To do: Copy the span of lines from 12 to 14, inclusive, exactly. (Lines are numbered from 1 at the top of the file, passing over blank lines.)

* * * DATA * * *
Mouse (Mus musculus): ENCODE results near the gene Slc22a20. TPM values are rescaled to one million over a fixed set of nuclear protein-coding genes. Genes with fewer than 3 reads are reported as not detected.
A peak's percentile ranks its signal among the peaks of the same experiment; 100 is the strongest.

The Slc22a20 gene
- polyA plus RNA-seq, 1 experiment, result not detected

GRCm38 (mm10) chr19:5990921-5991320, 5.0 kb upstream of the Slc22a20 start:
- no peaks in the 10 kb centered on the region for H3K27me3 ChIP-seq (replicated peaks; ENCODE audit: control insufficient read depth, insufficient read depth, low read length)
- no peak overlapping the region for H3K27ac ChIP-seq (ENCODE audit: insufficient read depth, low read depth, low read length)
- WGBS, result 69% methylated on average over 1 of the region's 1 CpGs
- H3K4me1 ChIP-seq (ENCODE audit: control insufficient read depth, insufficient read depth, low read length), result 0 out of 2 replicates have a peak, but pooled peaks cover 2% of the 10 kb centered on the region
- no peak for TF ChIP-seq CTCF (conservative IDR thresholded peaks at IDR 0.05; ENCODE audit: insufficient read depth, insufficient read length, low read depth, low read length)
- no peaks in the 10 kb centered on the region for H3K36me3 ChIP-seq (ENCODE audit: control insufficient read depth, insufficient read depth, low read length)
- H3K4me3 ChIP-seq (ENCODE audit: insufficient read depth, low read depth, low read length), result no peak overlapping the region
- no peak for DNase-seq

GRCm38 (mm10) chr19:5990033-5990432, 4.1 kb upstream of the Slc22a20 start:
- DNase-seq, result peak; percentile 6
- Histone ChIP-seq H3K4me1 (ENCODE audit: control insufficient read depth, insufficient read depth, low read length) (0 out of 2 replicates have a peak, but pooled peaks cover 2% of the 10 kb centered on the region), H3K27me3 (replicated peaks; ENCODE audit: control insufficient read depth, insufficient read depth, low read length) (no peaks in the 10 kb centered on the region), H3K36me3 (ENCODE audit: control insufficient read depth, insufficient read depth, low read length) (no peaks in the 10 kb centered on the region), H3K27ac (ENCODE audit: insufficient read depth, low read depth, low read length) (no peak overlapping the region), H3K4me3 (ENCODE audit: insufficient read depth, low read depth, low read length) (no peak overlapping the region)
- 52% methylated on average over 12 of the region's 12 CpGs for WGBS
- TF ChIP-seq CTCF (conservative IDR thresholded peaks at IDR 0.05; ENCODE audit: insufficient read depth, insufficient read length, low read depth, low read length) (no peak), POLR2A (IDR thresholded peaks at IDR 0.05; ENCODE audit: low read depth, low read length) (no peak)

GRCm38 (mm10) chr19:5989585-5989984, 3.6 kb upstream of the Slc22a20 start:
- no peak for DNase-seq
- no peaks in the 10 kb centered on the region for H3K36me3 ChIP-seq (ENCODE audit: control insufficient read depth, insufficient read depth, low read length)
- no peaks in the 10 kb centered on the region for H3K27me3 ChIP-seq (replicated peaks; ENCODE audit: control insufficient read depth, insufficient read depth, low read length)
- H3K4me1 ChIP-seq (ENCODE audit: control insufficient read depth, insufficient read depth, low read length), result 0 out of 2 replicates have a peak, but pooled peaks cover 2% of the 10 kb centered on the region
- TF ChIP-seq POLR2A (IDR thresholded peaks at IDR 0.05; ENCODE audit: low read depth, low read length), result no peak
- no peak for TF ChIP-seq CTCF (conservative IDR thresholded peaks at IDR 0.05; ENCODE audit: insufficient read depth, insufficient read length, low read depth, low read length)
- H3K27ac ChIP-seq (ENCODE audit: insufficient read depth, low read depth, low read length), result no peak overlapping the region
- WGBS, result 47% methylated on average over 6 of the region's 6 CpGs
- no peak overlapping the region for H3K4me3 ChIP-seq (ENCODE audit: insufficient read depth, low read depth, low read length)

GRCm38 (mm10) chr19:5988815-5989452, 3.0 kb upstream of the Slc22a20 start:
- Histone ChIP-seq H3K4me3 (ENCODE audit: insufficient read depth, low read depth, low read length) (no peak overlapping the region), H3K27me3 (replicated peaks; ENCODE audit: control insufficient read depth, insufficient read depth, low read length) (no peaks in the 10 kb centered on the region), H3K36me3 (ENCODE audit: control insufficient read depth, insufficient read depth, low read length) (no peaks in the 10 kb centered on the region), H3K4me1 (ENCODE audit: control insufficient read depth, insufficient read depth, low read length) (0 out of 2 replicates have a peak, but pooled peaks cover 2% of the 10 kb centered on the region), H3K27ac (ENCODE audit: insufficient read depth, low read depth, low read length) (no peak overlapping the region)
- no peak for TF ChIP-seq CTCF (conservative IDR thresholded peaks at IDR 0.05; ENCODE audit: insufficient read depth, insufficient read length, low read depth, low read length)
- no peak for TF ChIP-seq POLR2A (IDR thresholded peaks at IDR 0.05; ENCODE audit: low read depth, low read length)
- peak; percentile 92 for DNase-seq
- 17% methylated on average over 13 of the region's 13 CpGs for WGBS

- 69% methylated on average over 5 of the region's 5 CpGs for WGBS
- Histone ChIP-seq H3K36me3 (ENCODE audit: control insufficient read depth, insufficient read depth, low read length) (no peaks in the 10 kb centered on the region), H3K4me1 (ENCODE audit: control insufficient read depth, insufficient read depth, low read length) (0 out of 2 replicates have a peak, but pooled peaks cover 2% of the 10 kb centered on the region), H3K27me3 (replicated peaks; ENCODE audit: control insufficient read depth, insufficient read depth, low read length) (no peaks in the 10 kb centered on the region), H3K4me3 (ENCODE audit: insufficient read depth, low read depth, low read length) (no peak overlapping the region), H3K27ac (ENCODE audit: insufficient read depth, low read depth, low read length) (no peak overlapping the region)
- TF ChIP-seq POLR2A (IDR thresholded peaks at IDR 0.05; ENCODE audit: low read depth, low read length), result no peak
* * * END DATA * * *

- H3K4me3 ChIP-seq (ENCODE audit: insufficient read depth, low read depth, low read length), result no peak overlapping the region
- no peak for DNase-seq

GRCm38 (mm10) chr19:5990033-5990432, 4.1 kb upstream of the Slc22a20 start: